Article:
Australian Research Council funding for Heritage in the limelight: the magic lantern in Australia and the world

The ARC has funded a three year Discovery Project I will lead. The project aims to discover and analyse the large number of glass magic lantern slides that remain under-used in our public collections. International scholarship has recently begun to show that lantern slide shows were a ubiquitous, globalised and formative cultural experience. The project aims to explore the international reach and diversity of this globalised modernist apparatus from the Australian perspective. It plans to understand how diverse audiences affectively experienced these powerful forms of early media, and to develop ways for today’s Australians to re-experience their magic, invigorating and expanding our cultural heritage.

The team is Dr Martyn Jolly and Associate Professor Martin Thomas Australian National University; Professor Jane Lydon, University of Western Australia; Professor Nicolas Peterson and Professor Paul Pickering, Australian National University; Associate Professor Joe Kember, University of Exeter, UK.

With scholars like that we are guaranteed to find amazing material around Australia, and do wonderful things with it, in terms of identification, critical analysis and re-presentation. It’s also great that we will be working  with the European project A Million Pictures: Magic Lantern Slide Heritage as Artefacts in the Common European History of Learning. And I’m also looking forward to working even more with my friends from the lantern slide fraternity around Australia and the world. I can’t wait. I’m also really looking forward to picking up steam in my other ARC Discovery Project led by Dr Daniel Palmer, Monash University,’ Photography Curating in the Age of Photosharing’.

'In the Hurly Burly', detail from Salvation Army Melbourne War Cry, 1894

‘In the Hurly Burly’, detail from Salvation Army Melbourne War Cry, 1894

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Profiled in United States Magic Lantern Society News, October 2014

Sarah Dellmann, from the Department of Media and Culture Studies, Utrecht University, kindly profiled my research in the newsletter of the Magic Lantern Society of the United Stats and Canada. The relevant pages are below. The newsletters of both the UK and US societies are always chock full of interesting stuff, and as Sarah demonstrates connect enthusiasts and collectors and researchers.

Magic Lantern Society News, October 2014

Magic Lantern Society News, October 2014

Magic Lantern Society News, October 2014

Magic Lantern Society News, October 2014

Magic Lantern Society Newsletter

Newton’s squidgy-vision.

I have Kevin Miller to thank for leading me to this wonderful page from one of Isaac Newton’s notebooks. At the same time as he was producing colour by refracting light with glass Newton was also perceiving colour by directly palpating his own eyeball with a wooden bodkin and deforming the wet squishy sphere, thereby putting direct physical pressure on the sensitive interior surface and sending signals which the brain interpreted as light and colour.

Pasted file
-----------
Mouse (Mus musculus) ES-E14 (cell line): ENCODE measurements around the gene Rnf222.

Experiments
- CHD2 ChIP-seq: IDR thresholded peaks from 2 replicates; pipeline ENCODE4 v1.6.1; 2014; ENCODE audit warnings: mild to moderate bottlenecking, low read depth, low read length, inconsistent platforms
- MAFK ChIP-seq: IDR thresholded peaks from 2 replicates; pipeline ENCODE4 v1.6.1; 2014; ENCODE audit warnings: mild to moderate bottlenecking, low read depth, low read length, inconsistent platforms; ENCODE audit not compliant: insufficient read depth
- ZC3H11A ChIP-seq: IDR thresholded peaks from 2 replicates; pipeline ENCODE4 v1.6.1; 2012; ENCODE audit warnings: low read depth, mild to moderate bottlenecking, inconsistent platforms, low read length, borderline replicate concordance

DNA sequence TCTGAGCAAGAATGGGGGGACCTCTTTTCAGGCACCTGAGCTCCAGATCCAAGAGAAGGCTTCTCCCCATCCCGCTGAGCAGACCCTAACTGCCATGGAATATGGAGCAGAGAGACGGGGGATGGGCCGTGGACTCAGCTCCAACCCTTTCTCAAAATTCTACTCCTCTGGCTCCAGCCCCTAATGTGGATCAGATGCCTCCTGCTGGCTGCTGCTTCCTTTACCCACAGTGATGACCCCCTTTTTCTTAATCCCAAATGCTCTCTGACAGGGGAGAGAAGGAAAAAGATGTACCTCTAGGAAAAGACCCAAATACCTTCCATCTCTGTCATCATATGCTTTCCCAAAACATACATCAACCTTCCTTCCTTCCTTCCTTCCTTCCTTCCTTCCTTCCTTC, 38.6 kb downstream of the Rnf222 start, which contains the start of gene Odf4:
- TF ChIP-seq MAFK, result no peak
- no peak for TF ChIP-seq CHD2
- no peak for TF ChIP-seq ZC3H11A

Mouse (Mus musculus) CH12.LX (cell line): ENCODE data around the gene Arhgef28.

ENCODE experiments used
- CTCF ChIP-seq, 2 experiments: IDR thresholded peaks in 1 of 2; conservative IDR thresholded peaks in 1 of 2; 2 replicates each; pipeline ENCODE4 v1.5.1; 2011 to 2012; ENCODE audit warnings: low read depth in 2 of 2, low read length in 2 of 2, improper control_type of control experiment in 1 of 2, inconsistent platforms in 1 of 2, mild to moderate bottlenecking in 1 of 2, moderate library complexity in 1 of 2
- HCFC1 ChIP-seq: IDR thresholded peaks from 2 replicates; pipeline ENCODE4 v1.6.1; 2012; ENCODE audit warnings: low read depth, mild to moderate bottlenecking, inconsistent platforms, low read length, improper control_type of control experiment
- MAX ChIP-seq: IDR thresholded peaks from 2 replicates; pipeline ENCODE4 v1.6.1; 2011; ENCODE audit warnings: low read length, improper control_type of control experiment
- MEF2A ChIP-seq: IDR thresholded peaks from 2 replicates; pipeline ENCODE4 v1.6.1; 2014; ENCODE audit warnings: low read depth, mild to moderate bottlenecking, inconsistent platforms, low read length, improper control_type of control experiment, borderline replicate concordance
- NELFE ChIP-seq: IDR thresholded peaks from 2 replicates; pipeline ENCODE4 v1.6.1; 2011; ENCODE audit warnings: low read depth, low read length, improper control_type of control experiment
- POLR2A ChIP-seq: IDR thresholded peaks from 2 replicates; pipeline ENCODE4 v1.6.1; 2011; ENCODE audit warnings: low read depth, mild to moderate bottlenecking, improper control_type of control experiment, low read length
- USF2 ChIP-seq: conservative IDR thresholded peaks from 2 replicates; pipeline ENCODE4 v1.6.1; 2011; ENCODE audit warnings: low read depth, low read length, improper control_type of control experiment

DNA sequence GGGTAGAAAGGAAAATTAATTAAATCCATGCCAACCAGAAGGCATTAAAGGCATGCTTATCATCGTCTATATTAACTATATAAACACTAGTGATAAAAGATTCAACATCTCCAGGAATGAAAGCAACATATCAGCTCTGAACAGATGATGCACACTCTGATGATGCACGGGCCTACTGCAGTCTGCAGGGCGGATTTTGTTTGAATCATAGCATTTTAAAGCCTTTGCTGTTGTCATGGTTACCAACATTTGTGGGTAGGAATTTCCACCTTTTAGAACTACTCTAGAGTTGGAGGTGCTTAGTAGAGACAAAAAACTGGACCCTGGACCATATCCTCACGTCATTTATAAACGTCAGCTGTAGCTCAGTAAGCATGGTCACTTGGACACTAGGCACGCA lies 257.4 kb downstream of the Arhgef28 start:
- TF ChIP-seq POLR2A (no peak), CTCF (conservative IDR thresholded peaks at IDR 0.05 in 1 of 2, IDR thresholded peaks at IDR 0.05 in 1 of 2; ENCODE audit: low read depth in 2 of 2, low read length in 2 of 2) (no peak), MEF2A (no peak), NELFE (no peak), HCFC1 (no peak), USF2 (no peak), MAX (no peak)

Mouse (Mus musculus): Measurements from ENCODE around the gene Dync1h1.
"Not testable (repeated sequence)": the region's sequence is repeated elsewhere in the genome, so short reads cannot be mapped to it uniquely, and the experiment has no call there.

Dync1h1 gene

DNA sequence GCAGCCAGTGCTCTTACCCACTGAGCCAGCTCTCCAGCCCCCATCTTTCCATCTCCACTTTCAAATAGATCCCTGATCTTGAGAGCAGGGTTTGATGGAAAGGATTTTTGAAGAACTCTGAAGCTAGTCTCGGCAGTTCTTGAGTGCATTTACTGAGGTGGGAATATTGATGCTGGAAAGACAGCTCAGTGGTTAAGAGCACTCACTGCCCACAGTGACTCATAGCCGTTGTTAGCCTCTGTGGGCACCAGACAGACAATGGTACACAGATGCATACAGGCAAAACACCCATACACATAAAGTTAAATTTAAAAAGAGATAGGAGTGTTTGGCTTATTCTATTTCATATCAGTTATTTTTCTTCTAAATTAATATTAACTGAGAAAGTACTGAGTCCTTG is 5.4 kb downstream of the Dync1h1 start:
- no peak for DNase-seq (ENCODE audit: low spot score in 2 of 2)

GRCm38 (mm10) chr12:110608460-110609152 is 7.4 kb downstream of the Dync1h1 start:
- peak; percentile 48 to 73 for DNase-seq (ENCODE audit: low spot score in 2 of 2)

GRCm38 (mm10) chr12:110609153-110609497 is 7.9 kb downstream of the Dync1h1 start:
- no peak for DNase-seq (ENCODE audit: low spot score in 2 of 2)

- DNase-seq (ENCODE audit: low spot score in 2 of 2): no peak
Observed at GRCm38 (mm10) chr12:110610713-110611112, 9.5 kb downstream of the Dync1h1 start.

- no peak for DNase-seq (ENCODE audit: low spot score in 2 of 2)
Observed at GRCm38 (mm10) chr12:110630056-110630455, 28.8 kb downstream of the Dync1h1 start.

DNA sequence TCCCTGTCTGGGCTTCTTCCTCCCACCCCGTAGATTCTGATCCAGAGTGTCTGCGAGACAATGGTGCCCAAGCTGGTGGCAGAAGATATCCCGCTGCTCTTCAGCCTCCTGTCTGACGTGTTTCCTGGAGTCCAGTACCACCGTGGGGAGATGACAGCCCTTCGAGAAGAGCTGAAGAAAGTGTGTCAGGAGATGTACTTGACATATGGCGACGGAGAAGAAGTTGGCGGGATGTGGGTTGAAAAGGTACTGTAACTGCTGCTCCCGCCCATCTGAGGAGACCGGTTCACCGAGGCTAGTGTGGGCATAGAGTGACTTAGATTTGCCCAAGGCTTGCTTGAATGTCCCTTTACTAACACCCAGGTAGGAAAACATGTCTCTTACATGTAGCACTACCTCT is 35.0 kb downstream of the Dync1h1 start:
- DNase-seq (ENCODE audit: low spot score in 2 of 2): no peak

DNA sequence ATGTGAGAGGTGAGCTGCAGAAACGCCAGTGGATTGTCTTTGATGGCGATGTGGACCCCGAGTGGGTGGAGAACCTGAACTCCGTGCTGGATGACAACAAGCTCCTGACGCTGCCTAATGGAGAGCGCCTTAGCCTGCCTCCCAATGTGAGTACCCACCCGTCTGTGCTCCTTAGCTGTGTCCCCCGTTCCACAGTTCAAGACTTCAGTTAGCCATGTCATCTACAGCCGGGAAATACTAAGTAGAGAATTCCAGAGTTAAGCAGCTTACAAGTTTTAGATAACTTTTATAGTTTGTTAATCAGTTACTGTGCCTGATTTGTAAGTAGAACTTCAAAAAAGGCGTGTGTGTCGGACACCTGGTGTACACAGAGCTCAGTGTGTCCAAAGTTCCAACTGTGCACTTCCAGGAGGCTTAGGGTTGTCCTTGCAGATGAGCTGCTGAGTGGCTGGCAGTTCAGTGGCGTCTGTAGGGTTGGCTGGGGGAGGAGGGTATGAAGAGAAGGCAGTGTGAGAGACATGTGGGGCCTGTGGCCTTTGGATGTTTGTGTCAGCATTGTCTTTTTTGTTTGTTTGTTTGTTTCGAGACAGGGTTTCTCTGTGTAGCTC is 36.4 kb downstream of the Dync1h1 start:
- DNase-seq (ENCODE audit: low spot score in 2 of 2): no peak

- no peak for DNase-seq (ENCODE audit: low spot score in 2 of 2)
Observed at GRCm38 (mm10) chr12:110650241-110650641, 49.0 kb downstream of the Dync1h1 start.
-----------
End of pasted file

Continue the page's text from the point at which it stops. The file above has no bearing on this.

I tooke a bodkine gh & put it betwixt my eye & [the] bone as neare to [the] backside of my eye as I could: & pressing my eye [with the] end of it (soe as to make [the] curvature a, bcdef in my eye) there appeared severall white darke & coloured circles r, s, t, &c. Which circles were plainest when I continued to rub my eye [with the] point of [the] bodkine, but if I held my eye & [the] bodkin still, though I continued to presse my eye [with] it yet [the] circles would grow faint & often disappeare untill I removed [them] by moving my eye or [the] bodkin.

If [the] experiment were done in a light roome so [that] though my eyes were shut some light would get through their lidds There appeared a greate broade blewish darke circle outmost (as ts), & [within] that another light spot srs whose colour was much like [that] in [the] rest of [the] eye as at k. Within [which] spot appeared still another blew spot r espetially if I pressed my eye hard & [with] a small pointed bodkin. & outmost at vt appeared a verge of light.

 Had glass and the newly discovered laws of diffraction written the soul, the spirit and the imagination out of vision, he worried? No, because colour could be produced in vision by something other than the vitreous diffraction of light in either eye or prism. From our point of view his experiment at least established that the body, if not the soul, was deeply implicated in vision. But his notebook drawing of his heroic experiment, which Kevin and I found  at a Cambridge University Library online exhibition Footprints of the Lion: Isaac Newton at Work, is wonderful: the tiny hand inserts the bodkin, the sphere is indented like a foot kicking a football in a Harold Edgerton photograph, the concentric circumferences of the origins of the rings of colour are plotted on the retina, but then! — a virtual projection of what he perceived is projected out of the eye into the world. The eye is therefore not only a camera obscura but also a magic lantern! Virtuality, about to stage a comeback with the Oculus Rift is predicted!